Earlier this fall, I spent an afternoon with Camille Paglia at the Philadelphia Museum of Art to talk about her new book, Glittering Images: A Journey Through Art from Egypt to Star Wars. For Paglia, the art world is in spiritual crisis—it has not had a new idea in years. Why? Because it sneers at religion. Paglia thinks that the spiritual quest defines all great art, as I explain in my profile of her, which was just published in The Daily Beast/Newsweek:
For Paglia, the spiritual quest defines all great art—all art that lasts. But in our secular age, the liberal crusade against religion has also taken a toll on art. “Sneering at religion is juvenile, symptomatic of a stunted imagination,” Paglia writes. “Yet that cynical posture has become de rigueur in the art world—simply another reason for the shallow derivativeness of so much contemporary art, which has no big ideas left.” Historically the great art of the West has had religious themes, either explicit or implicit. “The Bible, the basis for so much great art, moves deeper than anything coming out of the culture today,” Paglia says. As a result of its spiritual bankruptcy, art is losing its prominence in our culture. “Art makes news today,” she writes, “only when a painting is stolen or auctioned at a record price.”
Click here to read the full thing. Also, below are some excerpts that either didn’t make it into my piece or made it in in truncated form. I’m pasting them here for the die-hard Paglia fans!
On the art world’s spiritual crisis:
Paglia told me two stories that highlighted the state of the art world today. Both are in my profile piece of her, but here are the fuller versions of those stories.
In the late 1980s, Paglia taught an introductory art history course to freshmen called Arts and Civilization. It covered art from antiquity to the present day (“I am very sorry that course was abandoned—thanks to complaints from the narrow specialists in the Liberal Arts department who didn’t want to teach outside their degree areas,” jibes Paglia.) When it came time to cover the Renaissance, Paglia decided to introduce her students to Michelangelo’s two-part panel from the Sistine Chapel ceiling, “Temptation and Expulsion from the Garden,” a memorable work that she nearly included in Glittering Images. After Paglia’s lecture on this surreal scene from the book of Genesis, a woman student approached the professor. In Paglia’s telling, this student “cheerfully said that she was so happy to learn about that because she had always heard about Adam and Eve but never knew what they referred to!”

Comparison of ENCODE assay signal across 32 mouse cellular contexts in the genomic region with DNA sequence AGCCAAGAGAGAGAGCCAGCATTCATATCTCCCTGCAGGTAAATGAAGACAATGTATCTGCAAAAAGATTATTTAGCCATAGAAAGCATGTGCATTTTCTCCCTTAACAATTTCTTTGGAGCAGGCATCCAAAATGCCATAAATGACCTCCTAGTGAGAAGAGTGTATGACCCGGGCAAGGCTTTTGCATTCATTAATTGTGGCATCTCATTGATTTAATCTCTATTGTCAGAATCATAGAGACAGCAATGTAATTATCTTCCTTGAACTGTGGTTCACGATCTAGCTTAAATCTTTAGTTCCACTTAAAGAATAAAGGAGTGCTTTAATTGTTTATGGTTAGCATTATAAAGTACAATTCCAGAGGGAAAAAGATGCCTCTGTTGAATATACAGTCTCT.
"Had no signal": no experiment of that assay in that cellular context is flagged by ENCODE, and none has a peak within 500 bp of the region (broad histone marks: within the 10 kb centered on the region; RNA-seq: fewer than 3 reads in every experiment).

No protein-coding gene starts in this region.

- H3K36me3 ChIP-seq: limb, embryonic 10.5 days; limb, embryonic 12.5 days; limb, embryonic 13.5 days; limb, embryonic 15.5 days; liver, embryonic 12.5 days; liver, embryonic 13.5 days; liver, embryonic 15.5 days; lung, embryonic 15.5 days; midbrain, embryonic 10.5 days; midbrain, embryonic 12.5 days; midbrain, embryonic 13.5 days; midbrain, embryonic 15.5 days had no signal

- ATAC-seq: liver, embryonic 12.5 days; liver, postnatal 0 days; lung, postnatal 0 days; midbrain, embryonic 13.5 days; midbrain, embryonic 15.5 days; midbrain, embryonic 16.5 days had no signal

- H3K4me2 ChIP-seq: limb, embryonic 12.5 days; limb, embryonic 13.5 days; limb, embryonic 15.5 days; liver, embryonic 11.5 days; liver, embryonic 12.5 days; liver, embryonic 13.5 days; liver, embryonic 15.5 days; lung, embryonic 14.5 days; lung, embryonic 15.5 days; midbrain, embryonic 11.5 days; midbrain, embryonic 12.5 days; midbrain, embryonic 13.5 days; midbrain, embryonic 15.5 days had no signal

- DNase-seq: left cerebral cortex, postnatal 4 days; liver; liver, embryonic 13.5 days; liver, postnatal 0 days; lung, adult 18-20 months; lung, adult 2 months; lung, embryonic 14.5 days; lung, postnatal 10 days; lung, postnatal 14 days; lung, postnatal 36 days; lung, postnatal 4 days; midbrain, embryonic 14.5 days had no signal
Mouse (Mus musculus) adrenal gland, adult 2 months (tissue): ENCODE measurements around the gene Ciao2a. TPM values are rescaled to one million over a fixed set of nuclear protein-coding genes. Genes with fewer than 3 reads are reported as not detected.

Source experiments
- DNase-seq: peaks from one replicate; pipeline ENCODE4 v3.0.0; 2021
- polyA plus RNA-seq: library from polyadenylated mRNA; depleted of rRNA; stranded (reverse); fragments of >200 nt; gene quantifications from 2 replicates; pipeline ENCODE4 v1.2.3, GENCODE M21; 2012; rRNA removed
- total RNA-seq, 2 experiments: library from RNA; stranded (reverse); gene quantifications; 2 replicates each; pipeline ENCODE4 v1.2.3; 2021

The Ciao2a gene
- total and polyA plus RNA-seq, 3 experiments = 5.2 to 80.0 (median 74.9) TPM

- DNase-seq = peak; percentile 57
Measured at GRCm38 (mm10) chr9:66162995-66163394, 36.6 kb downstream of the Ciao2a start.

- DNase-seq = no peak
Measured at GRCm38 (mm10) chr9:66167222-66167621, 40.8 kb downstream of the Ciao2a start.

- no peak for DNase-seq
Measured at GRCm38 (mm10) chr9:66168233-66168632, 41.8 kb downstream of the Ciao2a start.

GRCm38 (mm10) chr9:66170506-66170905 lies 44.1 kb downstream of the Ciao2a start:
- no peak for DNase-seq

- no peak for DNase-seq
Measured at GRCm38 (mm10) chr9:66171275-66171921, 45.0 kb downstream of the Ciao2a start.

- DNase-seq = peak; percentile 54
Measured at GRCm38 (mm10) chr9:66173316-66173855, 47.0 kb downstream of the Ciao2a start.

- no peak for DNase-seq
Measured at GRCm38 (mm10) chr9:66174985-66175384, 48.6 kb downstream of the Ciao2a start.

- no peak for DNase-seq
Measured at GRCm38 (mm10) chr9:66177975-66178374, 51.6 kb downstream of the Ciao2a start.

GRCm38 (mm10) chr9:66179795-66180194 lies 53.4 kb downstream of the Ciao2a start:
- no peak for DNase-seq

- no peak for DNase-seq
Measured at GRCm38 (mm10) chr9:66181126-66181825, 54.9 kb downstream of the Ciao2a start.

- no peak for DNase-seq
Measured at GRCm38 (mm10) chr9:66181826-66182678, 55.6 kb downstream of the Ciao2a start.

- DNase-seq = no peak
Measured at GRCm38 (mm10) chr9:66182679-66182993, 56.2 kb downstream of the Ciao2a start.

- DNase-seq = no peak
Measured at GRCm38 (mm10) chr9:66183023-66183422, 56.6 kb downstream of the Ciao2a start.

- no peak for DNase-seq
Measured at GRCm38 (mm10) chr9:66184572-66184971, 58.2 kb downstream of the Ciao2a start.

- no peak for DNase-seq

More recently, in the early 2000s, Paglia was teaching a course that she founded in the eighties, Art of Song Lyrics, which was directed at musicians. The course covered arias, blues, lieder, and “negro spirituals.” For the spirituals, she taught a song called “Go Down, Moses.” It describes the scene from Exodus 7:16: “And the Lord spoke unto Moses, go unto Pharaoh, and say unto him, thus saith the Lord, Let my people go, that they may serve me.” The song, once an anthem for fugitive slaves who fought for the Union in the Civil War, has gone on to have a life of its own in the popular culture. Louis Armstrong and Paul Robeson both covered the song, William Faulkner named his 1942 novel after it, and it was featured twice in Will Smith’s comedy from the nineties, the Fresh Prince of Bel Air.
Paglia played the song and distributed the lyric sheet for her students to review…
When Israel was in Egypt’s land: Let my people go,
Oppress’d so hard they could not stand, Let my People go.
Go down, Moses,
Way down in Egypt’s land,
Tell old Pharaoh,
Let my people go.
But as the students read these words, and as Paglia talked them through the spiritual, there was something wrong. The students were not connecting with the song. “It was hard going,” she explains. “There was a disconnect as I kept talking and talking. I felt I was struggling, and I didn’t know why. And then it struck me with horror that of a class of twenty-five students, only two seemed to recognize the name ‘Moses’ and understand what I was saying—and they were African-American students.” A few others had heard the name “Moses” before, but it was clear that they did not know his story of bondage in Egypt or anything about his role as the liberator of the Jews.